Thursday, October 15, 2009

Tips on composition


Following our weekly lessons here at PPSOP (, a weekly assignment is given to every student. This past week, after reviewing the work turned in from Assignment Six in our Understanding Exposure class, I was reminded again of just how much beginning and intermediate photographers need to be ever mindful of two compositional principles as they work towards the goal of creating the Perfect Picture.

Principal one:

Keep a watchful eye on the background!

Anyone who knows me, will attest to my unwillingness to head out the door to shoot wildlife. I can be patient, but NOT when it comes to waiting on wildlife to “do their thing”. And even if they “do their thing” e.g. the Bald Eagle swopping down across the bay to grab a salmon, there is no guarantee that at that moment I am lucky enough to have the right lens, the right light and/or the right point of view. Animals are more unpredictable than a roomful of two year-olds.
However, when I heard about a “rain forest” like setting in a 4-acre netted enclosure (complete with more than 40 different tropical bird species and bird feeding stations) I reconsidered my position on this matter and sure enough, like many other shooters, I was soon ‘feasting’ on tropical birds in a natural setting at the Jurong Bird Park in Singapore.

In this first image, do you see that the background is filled with ‘contrast shifts’? Note the large white globs of light to the right and left of the bird and the yellow glob of tone to the left of the bird. These two contrast shifts cause the eye to jerk away from the real hero of the shot, the bird.
Have you ever been in a movie theater and during the show, someone heads out the exit door into the afternoon bright light? That sudden shift in contrast, dark to bright light, gets your attention really quick! And so do the two contrast shifts we see here.
The solution in this case was not only a simple one, but it leads into the second tip towards better compositions: turning the camera vertically! As you can see in this next photo, I turned the camera vertically and moved a few inches to the right and this simple solution cleaned up the white and yellow contrast shifts. Now the eye is free to relax and enjoy the ‘movie’! (Nikon D300 with Nikkor 200-400mm lens at f/5.6 at a 1/640 second ISO 200)

Principal two:

When is the best to shoot a vertical? Right after you shoot the horizontal!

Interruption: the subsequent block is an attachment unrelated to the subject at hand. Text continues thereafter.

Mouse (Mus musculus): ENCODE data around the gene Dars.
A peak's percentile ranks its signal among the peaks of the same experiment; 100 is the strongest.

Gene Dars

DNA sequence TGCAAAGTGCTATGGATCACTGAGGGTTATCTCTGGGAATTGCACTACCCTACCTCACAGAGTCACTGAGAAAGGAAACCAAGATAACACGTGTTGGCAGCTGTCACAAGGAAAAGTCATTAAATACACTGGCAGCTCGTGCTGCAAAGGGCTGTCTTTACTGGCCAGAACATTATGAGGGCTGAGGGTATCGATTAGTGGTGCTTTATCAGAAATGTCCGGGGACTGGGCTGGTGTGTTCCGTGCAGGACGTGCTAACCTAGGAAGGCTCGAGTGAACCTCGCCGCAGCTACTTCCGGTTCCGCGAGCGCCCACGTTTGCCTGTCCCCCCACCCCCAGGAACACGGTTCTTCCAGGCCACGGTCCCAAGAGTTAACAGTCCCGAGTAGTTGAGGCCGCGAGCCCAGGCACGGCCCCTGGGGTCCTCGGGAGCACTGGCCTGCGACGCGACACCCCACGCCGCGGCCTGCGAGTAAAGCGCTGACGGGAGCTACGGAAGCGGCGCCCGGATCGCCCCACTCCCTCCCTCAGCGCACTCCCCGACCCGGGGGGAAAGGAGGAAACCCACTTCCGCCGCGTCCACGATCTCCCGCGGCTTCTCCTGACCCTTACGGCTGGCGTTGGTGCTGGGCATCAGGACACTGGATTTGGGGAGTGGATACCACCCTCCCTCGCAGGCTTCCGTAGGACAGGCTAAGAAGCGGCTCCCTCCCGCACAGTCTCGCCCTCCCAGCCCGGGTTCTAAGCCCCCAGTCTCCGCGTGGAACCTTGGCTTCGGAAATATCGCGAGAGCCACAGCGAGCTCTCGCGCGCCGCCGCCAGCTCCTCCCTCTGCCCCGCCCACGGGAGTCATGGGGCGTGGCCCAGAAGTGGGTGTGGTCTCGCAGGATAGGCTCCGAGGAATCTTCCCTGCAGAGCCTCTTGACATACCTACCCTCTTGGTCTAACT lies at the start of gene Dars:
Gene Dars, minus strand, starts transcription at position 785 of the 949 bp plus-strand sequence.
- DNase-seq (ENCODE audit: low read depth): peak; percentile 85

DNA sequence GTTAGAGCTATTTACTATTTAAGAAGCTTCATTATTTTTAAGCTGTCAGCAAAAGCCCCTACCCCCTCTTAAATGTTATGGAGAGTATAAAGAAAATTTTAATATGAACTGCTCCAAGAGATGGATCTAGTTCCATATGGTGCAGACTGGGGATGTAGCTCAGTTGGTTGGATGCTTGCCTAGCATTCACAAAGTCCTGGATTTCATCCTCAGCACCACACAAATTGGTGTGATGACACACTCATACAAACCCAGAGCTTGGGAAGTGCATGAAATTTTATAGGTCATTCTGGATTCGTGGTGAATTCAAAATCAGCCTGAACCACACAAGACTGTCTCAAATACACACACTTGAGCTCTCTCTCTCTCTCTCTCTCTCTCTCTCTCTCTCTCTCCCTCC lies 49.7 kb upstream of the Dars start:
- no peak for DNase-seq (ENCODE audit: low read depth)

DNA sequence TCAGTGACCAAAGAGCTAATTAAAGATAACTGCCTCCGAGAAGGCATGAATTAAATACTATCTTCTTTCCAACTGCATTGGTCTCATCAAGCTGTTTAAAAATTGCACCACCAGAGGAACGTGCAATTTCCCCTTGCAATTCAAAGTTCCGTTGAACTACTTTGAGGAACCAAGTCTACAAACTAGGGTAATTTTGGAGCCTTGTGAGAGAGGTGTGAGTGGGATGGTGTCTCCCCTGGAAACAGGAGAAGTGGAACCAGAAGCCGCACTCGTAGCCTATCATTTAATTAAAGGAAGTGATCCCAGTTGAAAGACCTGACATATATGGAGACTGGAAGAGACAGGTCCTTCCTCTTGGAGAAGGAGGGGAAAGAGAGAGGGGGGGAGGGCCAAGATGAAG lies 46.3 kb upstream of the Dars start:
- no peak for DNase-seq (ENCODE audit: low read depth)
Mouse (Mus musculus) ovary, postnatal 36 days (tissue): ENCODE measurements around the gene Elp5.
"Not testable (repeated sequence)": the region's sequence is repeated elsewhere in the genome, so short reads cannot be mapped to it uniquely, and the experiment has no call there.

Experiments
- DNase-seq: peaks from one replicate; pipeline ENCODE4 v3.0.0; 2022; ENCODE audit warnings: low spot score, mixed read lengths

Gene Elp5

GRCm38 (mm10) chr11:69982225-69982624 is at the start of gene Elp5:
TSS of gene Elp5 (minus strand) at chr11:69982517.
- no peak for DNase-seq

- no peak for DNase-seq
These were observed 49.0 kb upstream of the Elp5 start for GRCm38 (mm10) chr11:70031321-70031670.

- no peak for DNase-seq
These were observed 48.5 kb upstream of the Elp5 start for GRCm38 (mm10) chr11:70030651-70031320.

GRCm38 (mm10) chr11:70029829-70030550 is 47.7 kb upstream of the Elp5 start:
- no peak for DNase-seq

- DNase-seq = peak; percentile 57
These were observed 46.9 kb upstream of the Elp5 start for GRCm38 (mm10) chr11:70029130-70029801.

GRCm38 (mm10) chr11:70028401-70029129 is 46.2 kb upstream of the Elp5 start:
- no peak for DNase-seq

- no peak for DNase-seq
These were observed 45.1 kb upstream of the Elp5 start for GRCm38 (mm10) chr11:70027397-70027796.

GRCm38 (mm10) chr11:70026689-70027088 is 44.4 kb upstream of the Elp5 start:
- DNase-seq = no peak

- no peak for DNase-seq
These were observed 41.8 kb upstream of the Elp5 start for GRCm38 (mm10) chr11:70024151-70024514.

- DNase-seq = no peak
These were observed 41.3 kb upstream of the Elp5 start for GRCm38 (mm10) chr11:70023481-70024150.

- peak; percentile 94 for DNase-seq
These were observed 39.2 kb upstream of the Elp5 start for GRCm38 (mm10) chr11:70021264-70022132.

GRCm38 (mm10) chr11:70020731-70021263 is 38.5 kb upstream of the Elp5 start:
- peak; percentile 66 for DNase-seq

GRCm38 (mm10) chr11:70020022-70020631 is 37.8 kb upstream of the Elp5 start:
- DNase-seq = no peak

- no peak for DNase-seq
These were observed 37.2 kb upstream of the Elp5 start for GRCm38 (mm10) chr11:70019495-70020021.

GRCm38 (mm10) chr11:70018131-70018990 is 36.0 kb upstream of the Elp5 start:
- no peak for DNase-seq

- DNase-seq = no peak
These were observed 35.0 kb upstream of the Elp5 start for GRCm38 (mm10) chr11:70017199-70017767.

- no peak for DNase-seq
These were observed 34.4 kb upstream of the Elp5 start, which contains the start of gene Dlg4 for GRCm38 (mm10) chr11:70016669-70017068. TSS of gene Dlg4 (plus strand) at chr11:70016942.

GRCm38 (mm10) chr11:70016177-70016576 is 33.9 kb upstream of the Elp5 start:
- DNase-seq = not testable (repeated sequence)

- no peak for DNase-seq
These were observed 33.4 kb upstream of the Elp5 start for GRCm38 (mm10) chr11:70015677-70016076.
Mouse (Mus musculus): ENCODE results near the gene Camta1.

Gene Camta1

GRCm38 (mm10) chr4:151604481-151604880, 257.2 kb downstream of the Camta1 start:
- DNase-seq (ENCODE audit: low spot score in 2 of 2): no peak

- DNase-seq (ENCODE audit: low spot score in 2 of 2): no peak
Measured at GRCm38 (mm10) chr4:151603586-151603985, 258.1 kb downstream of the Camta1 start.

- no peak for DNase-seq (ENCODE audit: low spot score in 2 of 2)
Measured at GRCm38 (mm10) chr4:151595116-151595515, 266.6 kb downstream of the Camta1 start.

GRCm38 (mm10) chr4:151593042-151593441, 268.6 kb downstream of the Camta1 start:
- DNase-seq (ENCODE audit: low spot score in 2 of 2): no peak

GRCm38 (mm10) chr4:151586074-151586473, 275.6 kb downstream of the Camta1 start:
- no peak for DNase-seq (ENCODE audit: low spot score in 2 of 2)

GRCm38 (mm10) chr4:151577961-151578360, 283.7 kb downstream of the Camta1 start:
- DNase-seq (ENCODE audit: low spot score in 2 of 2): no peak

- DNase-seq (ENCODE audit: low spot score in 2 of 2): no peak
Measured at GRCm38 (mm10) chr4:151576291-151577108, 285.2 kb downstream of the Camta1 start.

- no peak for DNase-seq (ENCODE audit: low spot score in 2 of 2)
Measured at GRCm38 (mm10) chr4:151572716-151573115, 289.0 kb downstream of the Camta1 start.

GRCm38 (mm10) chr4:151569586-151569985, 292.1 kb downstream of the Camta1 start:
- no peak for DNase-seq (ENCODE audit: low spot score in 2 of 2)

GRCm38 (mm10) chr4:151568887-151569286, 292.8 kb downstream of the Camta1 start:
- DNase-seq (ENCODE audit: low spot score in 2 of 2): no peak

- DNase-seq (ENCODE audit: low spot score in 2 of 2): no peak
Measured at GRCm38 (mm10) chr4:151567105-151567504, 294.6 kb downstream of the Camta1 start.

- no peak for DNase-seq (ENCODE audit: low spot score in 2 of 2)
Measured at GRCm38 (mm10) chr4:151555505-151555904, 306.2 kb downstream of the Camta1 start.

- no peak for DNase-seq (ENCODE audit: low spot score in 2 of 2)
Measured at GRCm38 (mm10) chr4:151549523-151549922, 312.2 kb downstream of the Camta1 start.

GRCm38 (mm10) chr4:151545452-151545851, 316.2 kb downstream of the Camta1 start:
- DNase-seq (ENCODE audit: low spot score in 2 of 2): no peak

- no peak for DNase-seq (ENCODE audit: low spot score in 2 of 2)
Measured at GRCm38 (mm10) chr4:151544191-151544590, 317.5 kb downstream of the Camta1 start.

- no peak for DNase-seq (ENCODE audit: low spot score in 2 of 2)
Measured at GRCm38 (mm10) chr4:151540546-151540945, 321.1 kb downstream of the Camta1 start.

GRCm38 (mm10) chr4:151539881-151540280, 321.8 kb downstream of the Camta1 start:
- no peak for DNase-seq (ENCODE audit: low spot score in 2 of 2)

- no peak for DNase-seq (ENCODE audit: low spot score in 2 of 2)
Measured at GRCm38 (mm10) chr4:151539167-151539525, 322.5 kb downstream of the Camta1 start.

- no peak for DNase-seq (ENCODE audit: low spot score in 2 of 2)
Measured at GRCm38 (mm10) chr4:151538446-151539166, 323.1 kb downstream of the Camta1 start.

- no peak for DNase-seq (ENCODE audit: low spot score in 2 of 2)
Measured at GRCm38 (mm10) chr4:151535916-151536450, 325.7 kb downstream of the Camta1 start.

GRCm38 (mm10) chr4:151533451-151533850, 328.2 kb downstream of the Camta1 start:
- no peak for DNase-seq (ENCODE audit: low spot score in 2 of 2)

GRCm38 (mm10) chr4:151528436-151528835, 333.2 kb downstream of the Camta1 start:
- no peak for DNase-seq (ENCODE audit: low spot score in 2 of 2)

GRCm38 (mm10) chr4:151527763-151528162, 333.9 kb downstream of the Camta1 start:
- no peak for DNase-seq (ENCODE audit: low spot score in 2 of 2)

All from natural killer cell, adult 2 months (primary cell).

Not all of the time—but most of the time—you can compose each and every subject in either the horizontal or vertical format. It may take some moving around, shifting your point of view, moving closer or backing up, or even changing a lens. But, the benefits of shooting your subject in both formats are obvious.
Benefit number one is that when you crop that horizontal into a vertical IN camera, you won’t see a loss in image quality since you still have the same amount of pixels! Cropping a vertical out of a horizontal via your computer will ALWAYS mean a loss in image quality since you have just “thrown away” about half of your pixels and without the needed pixels that vertical image will make it as a high-quality enlargement.
When you get in the habit of shooting the vertical, in camera, right after you shoot the horizontal, you’ll of course be spending less time on the computer, allowing you more time to shoot!. Additionally, should the day ever come when you wish to sell you work, you’ll be more than ready: Should a client express interest in one of your horizontals and then ask if it is available in the vertical format, you can meet the demand and, thirty days later, deposit that check for your first magazine cover!

Yaquina Head Lighthouse is one of the most photographed lighthouses along Oregon’s Coast, but when looking at the many images that hang in the Coastal Art Galleries and on postcard racks, rare is the sighting of a vertical of this proud and dignified beacon of light. And such is the emotional message of the vertical frame; it is proud, dignified, active and no doubt “going places” in contrast to the horizontal frame whose message is calm, tranquil and restful.
With my 70-200mm Nikkor lens mounted on tripod, combined with my Lee 3-stop GND filter and my FLW magenta filter, I first shot the horizontal and than quickly followed up with the vertical. (Both exposures were shot at F/11 at a ¼ second with 200 ISO)

All my best-
Bryan F Peterson